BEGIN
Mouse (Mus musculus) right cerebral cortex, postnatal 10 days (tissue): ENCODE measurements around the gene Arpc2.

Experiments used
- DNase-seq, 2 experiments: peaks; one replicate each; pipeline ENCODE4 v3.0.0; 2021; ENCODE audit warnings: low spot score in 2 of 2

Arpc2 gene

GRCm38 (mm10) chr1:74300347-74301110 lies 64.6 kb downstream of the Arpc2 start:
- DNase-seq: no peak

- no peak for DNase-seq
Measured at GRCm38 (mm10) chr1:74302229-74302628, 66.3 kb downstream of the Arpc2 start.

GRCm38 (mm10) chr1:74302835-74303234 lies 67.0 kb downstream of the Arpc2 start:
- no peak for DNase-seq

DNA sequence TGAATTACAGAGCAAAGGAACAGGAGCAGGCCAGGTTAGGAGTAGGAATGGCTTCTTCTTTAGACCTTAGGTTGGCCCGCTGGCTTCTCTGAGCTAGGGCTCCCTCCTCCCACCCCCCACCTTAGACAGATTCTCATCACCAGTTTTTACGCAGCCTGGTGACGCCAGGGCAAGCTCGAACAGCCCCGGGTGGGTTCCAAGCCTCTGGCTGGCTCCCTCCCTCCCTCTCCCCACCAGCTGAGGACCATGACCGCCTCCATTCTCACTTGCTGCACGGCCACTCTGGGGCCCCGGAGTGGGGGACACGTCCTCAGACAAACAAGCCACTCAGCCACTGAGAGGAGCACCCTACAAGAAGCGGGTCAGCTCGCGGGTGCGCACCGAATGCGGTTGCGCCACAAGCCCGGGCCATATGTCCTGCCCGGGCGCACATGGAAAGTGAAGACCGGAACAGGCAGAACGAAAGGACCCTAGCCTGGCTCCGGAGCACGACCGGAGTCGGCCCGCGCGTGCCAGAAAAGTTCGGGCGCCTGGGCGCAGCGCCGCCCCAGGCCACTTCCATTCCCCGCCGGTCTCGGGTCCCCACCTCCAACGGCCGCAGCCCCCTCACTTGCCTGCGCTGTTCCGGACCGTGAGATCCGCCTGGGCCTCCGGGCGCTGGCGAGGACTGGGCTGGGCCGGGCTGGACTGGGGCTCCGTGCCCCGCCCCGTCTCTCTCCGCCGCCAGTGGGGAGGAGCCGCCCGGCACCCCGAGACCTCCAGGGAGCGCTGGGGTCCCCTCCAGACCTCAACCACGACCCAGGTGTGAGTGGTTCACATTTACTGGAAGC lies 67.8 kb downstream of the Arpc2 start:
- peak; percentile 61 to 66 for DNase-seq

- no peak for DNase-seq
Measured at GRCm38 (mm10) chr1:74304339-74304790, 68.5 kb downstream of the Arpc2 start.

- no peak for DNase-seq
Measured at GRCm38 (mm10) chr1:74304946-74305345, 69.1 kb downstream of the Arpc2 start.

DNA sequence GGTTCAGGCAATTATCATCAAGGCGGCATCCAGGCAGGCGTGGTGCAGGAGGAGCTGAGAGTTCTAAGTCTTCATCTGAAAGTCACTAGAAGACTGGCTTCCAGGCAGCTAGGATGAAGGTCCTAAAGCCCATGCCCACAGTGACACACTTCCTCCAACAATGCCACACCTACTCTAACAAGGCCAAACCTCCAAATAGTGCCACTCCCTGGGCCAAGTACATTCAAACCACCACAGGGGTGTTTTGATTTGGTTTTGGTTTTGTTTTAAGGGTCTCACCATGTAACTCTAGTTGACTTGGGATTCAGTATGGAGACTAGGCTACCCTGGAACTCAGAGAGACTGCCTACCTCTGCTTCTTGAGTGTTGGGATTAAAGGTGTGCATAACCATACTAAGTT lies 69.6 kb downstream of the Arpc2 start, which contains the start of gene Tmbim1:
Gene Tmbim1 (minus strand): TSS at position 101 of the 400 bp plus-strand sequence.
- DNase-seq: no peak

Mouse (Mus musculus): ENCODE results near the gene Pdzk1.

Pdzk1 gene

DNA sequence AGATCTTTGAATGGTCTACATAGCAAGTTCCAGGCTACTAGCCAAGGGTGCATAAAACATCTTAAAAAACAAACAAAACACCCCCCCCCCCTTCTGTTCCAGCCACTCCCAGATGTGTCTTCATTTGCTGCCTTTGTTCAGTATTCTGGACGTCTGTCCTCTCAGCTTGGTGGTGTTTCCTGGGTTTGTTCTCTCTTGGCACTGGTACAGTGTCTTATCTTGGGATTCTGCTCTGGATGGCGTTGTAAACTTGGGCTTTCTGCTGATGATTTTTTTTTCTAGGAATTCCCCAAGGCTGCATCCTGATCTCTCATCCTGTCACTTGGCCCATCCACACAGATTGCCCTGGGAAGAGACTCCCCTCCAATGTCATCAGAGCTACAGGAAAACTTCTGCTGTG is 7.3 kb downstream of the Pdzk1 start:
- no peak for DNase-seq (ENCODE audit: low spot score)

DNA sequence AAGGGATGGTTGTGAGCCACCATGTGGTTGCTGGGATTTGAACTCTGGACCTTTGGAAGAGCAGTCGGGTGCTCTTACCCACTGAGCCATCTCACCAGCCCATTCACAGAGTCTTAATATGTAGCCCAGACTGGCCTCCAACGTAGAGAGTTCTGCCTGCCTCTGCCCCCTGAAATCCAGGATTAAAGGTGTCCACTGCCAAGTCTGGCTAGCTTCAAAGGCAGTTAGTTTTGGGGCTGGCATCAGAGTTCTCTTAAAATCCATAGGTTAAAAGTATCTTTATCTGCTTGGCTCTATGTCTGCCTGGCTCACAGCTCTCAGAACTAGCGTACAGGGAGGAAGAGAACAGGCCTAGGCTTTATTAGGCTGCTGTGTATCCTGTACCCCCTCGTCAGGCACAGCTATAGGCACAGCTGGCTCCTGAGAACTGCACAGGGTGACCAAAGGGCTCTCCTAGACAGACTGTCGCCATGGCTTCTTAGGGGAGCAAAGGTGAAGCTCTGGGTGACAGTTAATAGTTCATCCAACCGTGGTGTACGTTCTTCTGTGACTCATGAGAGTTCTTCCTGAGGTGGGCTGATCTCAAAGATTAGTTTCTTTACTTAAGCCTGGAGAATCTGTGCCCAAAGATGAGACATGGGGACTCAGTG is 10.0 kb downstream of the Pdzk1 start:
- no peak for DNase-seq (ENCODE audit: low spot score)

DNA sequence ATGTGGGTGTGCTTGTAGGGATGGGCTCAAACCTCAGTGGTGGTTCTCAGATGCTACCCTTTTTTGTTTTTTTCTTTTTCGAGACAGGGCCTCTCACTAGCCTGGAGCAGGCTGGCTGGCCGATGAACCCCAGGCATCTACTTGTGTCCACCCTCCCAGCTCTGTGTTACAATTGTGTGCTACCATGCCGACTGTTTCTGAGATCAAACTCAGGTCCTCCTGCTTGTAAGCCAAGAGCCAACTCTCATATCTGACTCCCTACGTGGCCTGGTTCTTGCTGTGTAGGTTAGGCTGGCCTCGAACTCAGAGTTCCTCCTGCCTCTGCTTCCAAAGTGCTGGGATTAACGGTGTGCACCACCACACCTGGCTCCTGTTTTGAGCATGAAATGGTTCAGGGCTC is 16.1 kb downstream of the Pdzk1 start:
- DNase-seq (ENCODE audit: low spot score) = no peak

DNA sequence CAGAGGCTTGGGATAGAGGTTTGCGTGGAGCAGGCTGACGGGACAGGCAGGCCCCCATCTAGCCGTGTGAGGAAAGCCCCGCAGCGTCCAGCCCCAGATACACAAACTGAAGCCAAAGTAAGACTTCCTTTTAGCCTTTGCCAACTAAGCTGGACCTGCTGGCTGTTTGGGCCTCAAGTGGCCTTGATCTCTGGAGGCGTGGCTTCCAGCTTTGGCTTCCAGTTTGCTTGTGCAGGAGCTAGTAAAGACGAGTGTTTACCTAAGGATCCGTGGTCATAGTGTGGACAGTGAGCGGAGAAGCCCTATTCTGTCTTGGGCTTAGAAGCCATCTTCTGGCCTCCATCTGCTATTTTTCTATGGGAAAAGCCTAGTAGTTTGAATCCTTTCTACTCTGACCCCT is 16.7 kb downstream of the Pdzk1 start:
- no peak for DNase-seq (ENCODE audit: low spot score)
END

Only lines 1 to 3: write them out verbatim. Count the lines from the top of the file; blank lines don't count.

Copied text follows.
Mouse (Mus musculus) right cerebral cortex, postnatal 10 days (tissue): ENCODE measurements around the gene Arpc2.

Experiments used
- DNase-seq, 2 experiments: peaks; one replicate each; pipeline ENCODE4 v3.0.0; 2021; ENCODE audit warnings: low spot score in 2 of 2